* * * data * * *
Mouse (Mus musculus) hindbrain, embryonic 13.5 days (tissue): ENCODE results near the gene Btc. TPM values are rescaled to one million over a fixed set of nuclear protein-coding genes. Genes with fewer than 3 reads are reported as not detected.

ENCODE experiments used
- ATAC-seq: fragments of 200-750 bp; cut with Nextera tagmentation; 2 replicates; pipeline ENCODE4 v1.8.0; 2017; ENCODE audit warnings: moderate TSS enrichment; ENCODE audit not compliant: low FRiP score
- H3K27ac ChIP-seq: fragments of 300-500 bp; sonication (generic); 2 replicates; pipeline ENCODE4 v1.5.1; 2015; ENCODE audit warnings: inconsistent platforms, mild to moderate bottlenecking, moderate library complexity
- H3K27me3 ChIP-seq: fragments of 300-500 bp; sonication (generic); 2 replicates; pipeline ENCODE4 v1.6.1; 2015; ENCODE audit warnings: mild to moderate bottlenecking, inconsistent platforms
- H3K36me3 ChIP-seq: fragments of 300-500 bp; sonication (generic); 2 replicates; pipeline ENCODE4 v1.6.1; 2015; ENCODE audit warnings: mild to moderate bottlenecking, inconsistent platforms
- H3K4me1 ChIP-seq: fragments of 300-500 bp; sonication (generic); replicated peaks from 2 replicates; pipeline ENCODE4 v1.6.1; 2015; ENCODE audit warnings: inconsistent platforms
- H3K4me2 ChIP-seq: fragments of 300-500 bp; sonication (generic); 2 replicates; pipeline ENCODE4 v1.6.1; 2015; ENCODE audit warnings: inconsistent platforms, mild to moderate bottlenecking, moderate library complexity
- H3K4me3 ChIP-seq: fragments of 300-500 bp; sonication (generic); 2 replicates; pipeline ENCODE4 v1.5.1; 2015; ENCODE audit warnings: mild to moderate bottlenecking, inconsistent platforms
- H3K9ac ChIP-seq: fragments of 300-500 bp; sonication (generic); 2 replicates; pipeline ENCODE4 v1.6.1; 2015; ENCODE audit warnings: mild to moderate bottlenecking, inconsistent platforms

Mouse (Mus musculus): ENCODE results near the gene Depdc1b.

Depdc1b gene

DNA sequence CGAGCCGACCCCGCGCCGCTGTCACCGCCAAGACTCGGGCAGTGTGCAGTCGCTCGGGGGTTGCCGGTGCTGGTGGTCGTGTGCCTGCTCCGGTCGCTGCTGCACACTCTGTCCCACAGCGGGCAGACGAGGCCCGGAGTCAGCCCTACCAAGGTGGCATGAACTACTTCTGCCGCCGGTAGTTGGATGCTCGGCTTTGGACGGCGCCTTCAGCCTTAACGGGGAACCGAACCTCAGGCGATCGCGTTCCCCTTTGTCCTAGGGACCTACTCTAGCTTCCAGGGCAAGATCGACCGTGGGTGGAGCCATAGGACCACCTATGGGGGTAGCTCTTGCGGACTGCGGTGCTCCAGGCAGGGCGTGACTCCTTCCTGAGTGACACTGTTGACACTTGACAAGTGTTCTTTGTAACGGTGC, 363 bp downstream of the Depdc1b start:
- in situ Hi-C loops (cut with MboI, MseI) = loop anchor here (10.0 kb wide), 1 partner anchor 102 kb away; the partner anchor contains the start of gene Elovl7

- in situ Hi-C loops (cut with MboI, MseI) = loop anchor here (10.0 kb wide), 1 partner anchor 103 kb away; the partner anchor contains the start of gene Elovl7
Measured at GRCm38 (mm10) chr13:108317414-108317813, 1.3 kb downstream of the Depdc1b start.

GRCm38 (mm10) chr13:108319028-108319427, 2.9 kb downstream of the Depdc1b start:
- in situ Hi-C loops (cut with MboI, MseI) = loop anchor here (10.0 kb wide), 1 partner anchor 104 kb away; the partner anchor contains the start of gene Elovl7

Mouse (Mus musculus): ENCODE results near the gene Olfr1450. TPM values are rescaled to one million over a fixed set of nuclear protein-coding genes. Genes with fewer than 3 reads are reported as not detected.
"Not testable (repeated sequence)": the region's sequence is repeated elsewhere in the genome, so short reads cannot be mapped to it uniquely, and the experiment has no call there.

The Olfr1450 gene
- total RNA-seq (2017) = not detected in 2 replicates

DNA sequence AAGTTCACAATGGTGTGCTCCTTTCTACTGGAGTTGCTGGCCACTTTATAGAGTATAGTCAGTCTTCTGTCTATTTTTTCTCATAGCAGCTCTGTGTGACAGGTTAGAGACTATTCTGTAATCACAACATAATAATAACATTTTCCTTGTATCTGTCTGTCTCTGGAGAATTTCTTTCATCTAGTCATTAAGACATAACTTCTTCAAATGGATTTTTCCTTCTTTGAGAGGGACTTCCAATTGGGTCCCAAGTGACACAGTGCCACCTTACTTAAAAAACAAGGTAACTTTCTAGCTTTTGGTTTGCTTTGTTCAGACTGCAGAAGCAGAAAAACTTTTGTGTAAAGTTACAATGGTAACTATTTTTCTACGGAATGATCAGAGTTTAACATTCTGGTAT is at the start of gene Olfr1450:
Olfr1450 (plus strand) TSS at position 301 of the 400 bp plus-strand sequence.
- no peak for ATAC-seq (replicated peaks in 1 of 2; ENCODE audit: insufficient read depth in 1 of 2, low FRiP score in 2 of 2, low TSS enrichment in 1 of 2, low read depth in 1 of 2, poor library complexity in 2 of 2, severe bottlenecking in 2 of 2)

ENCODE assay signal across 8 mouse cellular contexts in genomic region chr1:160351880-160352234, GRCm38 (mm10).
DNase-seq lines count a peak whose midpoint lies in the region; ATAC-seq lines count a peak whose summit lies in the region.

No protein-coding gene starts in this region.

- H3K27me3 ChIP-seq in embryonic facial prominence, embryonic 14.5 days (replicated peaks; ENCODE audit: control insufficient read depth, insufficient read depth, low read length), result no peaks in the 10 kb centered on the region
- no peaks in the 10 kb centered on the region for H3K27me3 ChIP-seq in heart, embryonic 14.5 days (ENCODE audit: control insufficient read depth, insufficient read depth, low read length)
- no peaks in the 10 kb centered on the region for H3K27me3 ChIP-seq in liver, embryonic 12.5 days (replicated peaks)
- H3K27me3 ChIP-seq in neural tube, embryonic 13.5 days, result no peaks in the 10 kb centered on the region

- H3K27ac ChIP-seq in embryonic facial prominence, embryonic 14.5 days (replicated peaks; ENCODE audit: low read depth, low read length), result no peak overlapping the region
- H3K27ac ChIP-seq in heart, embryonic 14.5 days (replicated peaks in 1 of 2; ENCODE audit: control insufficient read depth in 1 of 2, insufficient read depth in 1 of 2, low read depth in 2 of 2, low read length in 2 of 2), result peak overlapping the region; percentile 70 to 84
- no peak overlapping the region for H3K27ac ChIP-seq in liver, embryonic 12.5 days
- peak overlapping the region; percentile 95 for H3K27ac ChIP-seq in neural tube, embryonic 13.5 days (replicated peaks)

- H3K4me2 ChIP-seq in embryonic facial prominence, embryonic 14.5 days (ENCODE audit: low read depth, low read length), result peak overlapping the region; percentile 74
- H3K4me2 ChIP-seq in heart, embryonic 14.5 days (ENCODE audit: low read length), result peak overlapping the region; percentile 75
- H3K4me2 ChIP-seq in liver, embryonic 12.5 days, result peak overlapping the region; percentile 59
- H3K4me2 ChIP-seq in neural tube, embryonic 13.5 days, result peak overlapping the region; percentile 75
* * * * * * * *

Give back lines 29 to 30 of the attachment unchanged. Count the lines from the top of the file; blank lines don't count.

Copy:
- H3K27me3 ChIP-seq in embryonic facial prominence, embryonic 14.5 days (replicated peaks; ENCODE audit: control insufficient read depth, insufficient read depth, low read length), result no peaks in the 10 kb centered on the region
- no peaks in the 10 kb centered on the region for H3K27me3 ChIP-seq in heart, embryonic 14.5 days (ENCODE audit: control insufficient read depth, insufficient read depth, low read length)